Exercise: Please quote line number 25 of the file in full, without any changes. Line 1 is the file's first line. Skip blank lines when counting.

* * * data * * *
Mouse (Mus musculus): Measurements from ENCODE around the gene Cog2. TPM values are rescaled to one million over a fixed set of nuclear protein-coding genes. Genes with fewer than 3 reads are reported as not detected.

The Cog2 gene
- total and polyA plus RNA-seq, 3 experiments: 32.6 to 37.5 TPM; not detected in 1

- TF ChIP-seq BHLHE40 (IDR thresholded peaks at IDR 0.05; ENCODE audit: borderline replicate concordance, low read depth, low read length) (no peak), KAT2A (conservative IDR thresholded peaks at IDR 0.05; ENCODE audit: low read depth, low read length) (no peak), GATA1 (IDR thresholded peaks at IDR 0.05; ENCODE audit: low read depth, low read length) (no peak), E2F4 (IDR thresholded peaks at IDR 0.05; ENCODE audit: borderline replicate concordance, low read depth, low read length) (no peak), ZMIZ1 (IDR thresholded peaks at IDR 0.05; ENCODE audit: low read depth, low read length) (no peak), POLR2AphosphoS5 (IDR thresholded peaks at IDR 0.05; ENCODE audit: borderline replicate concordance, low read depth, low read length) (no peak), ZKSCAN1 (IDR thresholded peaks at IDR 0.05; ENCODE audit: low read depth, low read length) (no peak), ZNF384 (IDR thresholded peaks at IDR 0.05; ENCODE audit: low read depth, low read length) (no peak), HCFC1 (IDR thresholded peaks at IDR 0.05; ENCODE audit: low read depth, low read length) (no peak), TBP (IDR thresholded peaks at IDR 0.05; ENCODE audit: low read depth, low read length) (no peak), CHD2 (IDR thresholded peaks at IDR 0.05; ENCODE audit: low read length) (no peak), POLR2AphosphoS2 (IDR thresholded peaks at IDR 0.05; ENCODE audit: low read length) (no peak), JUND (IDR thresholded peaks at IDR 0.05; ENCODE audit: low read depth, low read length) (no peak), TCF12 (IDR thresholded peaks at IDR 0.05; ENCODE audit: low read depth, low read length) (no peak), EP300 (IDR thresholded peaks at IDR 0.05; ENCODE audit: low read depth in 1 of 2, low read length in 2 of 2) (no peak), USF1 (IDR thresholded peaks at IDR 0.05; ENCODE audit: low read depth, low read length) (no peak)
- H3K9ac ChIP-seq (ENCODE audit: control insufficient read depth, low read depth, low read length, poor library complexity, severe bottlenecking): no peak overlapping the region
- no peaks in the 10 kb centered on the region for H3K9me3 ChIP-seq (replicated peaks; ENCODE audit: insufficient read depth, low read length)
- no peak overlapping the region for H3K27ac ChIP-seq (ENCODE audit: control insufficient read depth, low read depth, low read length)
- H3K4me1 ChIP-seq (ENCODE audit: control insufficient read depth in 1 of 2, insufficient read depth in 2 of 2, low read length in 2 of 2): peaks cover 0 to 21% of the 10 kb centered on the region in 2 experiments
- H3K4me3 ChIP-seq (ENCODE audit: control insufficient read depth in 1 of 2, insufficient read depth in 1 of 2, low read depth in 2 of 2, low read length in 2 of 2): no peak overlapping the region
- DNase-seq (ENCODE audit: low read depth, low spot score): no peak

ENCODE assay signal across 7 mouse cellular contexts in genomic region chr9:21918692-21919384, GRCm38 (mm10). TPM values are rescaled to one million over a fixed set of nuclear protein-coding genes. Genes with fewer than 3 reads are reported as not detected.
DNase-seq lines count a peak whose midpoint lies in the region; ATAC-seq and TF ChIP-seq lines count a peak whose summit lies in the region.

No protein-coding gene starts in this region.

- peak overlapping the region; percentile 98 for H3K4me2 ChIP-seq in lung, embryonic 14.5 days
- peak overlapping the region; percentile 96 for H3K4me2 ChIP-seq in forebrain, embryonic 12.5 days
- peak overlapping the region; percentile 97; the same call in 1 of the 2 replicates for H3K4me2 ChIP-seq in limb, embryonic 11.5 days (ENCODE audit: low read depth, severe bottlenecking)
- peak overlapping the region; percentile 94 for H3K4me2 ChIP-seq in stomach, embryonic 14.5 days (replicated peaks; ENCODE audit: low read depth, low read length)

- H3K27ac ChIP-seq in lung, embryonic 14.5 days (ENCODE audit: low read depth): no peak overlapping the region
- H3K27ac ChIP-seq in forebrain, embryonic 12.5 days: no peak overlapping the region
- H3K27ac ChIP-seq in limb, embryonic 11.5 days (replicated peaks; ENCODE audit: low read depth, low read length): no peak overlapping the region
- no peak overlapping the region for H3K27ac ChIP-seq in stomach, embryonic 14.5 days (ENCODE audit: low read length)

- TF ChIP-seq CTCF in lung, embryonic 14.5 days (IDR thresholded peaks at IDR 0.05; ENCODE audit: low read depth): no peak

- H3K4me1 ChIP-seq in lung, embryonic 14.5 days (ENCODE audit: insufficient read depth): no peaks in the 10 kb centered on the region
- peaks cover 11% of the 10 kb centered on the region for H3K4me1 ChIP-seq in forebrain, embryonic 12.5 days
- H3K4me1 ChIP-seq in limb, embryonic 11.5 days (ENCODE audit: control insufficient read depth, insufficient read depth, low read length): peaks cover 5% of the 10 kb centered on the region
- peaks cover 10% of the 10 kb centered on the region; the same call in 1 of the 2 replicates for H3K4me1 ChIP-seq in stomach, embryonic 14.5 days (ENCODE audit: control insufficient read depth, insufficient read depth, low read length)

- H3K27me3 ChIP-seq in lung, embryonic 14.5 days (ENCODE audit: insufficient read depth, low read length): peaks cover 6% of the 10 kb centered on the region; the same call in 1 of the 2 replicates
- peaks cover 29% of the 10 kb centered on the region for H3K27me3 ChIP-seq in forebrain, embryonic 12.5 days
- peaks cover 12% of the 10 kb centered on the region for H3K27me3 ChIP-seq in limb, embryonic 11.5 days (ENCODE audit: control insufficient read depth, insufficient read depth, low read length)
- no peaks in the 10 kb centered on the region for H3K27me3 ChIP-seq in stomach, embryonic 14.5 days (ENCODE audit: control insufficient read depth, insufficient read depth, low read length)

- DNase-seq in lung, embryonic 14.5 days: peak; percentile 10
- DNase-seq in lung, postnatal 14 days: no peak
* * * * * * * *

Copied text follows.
- H3K4me1 ChIP-seq in limb, embryonic 11.5 days (ENCODE audit: control insufficient read depth, insufficient read depth, low read length): peaks cover 5% of the 10 kb centered on the region